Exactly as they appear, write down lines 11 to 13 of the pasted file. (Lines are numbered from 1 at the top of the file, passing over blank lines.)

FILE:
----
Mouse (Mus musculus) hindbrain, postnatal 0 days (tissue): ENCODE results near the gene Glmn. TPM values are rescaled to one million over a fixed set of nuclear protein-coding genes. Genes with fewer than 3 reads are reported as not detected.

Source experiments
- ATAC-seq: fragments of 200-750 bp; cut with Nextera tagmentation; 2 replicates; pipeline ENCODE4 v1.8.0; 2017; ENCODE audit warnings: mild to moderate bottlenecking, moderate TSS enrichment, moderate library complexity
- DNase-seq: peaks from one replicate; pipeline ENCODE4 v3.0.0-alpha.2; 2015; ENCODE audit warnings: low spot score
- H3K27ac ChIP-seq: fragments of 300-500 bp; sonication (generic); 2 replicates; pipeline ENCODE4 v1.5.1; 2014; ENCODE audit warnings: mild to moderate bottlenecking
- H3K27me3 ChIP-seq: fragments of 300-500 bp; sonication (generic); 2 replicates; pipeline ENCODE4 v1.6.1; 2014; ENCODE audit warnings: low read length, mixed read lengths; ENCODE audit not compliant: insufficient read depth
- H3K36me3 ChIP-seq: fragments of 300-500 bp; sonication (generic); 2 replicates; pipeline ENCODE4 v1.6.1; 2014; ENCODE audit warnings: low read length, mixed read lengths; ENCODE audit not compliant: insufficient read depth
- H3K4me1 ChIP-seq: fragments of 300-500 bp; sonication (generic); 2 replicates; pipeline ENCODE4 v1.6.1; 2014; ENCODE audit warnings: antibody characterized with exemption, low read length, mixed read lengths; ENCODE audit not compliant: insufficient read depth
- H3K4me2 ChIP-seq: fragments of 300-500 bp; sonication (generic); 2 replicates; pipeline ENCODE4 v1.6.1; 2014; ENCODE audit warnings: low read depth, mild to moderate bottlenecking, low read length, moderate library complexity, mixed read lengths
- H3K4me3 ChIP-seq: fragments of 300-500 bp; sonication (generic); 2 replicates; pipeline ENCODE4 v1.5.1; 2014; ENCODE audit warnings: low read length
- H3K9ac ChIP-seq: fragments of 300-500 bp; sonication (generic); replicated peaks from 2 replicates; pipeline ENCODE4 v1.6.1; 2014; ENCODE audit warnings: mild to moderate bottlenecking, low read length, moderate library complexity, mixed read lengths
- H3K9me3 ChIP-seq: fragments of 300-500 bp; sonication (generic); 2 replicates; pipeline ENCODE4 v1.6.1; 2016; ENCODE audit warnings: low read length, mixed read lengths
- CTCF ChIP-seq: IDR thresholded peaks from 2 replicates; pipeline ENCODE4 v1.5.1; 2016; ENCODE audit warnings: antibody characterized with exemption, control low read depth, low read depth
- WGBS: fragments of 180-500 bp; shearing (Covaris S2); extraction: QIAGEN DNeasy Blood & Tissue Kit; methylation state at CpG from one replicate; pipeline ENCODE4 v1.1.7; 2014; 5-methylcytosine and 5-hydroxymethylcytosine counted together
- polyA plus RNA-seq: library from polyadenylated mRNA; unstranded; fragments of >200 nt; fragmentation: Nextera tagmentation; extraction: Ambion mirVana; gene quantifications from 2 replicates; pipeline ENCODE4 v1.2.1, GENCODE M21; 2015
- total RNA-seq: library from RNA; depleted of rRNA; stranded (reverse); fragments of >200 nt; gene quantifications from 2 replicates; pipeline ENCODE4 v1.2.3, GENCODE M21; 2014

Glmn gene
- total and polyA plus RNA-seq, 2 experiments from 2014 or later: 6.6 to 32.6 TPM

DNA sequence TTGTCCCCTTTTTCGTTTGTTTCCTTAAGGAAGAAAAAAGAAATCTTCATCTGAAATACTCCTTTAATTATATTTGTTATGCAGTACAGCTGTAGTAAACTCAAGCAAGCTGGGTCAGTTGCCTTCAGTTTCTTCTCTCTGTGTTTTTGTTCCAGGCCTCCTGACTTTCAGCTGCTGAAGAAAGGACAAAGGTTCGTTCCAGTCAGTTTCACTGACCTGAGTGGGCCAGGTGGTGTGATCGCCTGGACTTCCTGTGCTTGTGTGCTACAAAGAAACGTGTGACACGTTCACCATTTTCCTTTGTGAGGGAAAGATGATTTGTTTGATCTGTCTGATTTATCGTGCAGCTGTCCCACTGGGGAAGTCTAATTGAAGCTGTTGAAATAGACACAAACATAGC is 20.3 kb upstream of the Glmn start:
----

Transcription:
- H3K9ac ChIP-seq: fragments of 300-500 bp; sonication (generic); replicated peaks from 2 replicates; pipeline ENCODE4 v1.6.1; 2014; ENCODE audit warnings: mild to moderate bottlenecking, low read length, moderate library complexity, mixed read lengths
- H3K9me3 ChIP-seq: fragments of 300-500 bp; sonication (generic); 2 replicates; pipeline ENCODE4 v1.6.1; 2016; ENCODE audit warnings: low read length, mixed read lengths
- CTCF ChIP-seq: IDR thresholded peaks from 2 replicates; pipeline ENCODE4 v1.5.1; 2016; ENCODE audit warnings: antibody characterized with exemption, control low read depth, low read depth